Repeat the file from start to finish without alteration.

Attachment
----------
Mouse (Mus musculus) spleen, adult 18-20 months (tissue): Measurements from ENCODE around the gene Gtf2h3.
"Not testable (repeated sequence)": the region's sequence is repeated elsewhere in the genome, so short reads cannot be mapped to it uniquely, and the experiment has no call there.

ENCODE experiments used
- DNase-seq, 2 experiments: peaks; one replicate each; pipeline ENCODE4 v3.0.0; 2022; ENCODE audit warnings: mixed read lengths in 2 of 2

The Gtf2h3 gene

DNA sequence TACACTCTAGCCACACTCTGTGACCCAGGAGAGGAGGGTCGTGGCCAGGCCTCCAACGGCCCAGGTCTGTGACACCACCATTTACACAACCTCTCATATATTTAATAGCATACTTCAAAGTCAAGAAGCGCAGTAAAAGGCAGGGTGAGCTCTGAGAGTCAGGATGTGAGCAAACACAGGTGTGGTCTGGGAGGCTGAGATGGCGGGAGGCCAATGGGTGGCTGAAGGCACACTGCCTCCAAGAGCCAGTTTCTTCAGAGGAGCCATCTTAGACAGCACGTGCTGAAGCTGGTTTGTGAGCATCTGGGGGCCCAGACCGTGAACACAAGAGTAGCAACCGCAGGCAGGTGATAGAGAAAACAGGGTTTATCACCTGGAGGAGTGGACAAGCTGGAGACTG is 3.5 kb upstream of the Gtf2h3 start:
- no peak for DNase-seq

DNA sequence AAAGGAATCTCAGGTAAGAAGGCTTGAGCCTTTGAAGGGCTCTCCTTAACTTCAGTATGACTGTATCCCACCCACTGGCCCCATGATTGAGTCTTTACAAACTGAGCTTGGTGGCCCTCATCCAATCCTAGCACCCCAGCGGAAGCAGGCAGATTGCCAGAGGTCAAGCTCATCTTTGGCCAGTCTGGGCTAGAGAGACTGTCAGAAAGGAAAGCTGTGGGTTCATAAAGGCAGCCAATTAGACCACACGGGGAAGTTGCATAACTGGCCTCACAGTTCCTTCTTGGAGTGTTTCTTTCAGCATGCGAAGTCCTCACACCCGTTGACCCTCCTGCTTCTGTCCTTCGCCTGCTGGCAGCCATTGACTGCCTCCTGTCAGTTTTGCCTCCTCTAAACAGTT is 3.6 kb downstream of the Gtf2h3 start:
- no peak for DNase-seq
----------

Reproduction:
Mouse (Mus musculus) spleen, adult 18-20 months (tissue): Measurements from ENCODE around the gene Gtf2h3.
"Not testable (repeated sequence)": the region's sequence is repeated elsewhere in the genome, so short reads cannot be mapped to it uniquely, and the experiment has no call there.

ENCODE experiments used
- DNase-seq, 2 experiments: peaks; one replicate each; pipeline ENCODE4 v3.0.0; 2022; ENCODE audit warnings: mixed read lengths in 2 of 2

The Gtf2h3 gene

DNA sequence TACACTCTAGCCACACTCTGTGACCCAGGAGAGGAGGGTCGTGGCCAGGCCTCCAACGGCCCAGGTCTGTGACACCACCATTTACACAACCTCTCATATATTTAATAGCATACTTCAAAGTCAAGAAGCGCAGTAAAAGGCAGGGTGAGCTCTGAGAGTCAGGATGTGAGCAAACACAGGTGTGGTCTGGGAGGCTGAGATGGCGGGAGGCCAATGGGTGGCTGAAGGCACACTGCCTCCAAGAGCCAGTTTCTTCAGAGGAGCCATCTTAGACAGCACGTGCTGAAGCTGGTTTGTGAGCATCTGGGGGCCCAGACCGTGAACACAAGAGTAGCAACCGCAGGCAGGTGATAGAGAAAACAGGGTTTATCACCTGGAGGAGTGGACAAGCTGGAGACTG is 3.5 kb upstream of the Gtf2h3 start:
- no peak for DNase-seq

DNA sequence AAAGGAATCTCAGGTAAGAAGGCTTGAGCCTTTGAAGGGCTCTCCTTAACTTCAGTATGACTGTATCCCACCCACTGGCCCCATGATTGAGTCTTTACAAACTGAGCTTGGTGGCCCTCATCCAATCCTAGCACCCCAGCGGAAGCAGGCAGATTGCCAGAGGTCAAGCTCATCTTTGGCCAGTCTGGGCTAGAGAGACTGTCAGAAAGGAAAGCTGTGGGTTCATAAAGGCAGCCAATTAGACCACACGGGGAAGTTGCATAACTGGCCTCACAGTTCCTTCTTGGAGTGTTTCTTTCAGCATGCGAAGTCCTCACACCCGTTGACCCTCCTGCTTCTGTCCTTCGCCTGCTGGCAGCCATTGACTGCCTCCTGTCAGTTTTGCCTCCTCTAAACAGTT is 3.6 kb downstream of the Gtf2h3 start:
- no peak for DNase-seq